Tuesday, November 6, 2012

A Wannabe Collector Too

I am a lucky gamer.

I once asked my significant other if when I brought home random gaming stuffs or bought them off the internet if he thought "Oh great, another box of useless shit". He thought about it for a minute and said, "I guess that's true, but, no, I don't think that" :)

So, as you can imagine, I've been buying lots of useless shit lately. And what I once read on the internet is true: you have to watch out about becoming a collector because all too soon it becomes an obsession. Obsession? No, no, no. That'll never be me. I thought as I checked the pseudo-Craigslist every hour. (I live way out in the boonies, so we don't have real Craigslist. It's just some stupid website run by some locals who feel the need to shut down their site every freaking Sunday!)

Oh, NES, someday you'll be mine again.
What's maybe a little sad is that this obse . . . um, 'hobby' has come to the point where I've started collecting games for systems I hope to own someday. You know, when I find it at the right price at the right time and place. (Please remember that I live out in the middle of nowhere without flea markets, so I'm left with online and thrift stores.) Hell, if it's cheap enough, I don't mind the games sitting on my game shelf. Not like I really play the games I do have the system for :(

Sometimes I think, Well, this is certainly a waste of money, but I rationalize it to myself by saying that I don't spend money on manicures/pedicures, I don't go to a salon to get my hair cut and I don't buy clothes to keep up with the latest fashion trends (though with my subscriptions to Vogue, Elle and Runway, you'd think otherwise) . . . you know, stereotypical 'girly' stuff, so I think it's okay to spend a few bucks here and there on video games. (Longest sentence ever!)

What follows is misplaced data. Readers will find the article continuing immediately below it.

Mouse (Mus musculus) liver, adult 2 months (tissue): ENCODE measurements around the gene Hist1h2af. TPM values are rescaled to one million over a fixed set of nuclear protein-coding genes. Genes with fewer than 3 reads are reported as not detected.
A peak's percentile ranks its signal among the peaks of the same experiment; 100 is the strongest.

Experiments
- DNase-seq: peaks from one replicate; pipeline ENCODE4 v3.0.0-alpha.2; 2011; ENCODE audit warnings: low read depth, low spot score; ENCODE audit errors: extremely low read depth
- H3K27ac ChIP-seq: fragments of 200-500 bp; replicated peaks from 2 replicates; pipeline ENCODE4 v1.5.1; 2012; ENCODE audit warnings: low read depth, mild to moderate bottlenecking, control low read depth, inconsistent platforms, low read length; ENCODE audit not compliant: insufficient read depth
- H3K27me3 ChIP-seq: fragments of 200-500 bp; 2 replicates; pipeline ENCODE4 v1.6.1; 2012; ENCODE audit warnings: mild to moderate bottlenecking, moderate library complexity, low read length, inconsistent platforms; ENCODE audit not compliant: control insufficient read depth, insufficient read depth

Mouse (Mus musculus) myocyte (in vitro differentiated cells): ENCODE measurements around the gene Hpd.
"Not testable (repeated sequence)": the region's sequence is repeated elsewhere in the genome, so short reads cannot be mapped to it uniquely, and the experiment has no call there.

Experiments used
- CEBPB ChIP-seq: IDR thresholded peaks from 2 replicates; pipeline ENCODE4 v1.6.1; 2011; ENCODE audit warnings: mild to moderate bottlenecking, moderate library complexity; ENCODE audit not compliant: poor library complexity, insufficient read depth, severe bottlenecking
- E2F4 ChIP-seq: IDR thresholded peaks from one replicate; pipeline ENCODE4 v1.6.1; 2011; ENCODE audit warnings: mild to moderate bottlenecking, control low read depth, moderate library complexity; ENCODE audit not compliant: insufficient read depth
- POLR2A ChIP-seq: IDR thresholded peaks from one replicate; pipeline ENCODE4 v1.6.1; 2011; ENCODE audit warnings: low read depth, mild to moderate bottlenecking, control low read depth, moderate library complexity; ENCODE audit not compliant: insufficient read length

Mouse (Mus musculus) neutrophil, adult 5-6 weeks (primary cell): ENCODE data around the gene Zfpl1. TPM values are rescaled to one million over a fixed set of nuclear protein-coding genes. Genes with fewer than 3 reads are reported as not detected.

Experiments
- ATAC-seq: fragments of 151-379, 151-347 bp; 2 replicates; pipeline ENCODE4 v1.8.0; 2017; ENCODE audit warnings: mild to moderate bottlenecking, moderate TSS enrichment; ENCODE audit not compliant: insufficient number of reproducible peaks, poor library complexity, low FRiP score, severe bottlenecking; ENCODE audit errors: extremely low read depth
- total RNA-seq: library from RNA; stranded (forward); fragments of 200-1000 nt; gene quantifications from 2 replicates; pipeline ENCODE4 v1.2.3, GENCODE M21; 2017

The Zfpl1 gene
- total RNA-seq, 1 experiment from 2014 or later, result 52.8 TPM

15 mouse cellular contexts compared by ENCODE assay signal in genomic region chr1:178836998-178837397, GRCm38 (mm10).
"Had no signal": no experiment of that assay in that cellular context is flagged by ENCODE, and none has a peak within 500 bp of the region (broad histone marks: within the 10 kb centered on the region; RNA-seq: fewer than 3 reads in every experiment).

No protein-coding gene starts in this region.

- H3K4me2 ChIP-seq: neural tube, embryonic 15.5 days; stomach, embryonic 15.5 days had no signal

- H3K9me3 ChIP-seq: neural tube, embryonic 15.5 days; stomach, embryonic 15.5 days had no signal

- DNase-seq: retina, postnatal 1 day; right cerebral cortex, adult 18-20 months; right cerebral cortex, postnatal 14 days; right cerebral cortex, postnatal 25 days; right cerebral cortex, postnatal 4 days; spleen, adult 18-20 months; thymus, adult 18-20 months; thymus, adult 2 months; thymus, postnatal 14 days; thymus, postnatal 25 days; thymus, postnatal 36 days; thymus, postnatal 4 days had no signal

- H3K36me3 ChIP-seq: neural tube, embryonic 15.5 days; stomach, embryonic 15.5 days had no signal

I certainly wouldn't want to encourage or discourage anyone from collecting games, but here are a few things I've learned over my transition into a collector:
  1. Unless money isn't a concern, be aware that getting the more coveted games are going to cost you. If you don't happen upon a random copy of Earthbound for the SNES from someone who has no idea what they have, you'd better be prepared to spend $100+ to get it. Sorry, I don't see it's value dropping any time soon (or ever).
  2. Know what you're jumping into before shelling out the shells (however few) for something. Find a few websites (always good to have multiple sources) that you can check up on for price checks. (I like Rarity Guide and Price Charting , but don't be afraid to find others.)
  3. And these are just my recent PS1 purchases.
  4. Don't just take things at face value. Just because some guy on a website says he has a PS1 controller for sale and you agree upon a price shouldn't stop you from looking it over once you have it in your hands and depressing all the buttons, plugging it in, etc. I always look any game over before buying. And I'm not just talking about CDs, I check the boards on cartridge games too. Sure you can't exactly tell if there's something wrong, but if it's insanely dirty or has a gouge in it, it may be better to avoid (not to mention this, in particular, can tell you if a GBA cart is pirated).

I'm no expert; I know I still have a lot to learn about as far as collecting goes, but I thought it might be nice for other beginners out there to hear about collecting from someone who's a beginner herself. Someday I'll have a collection worthy of its own game room video, but for now, my games and systems will have to be content taking up a little bit of shelf space in my closet. And I don't mind it one bit, it's a sort of personal haven for me.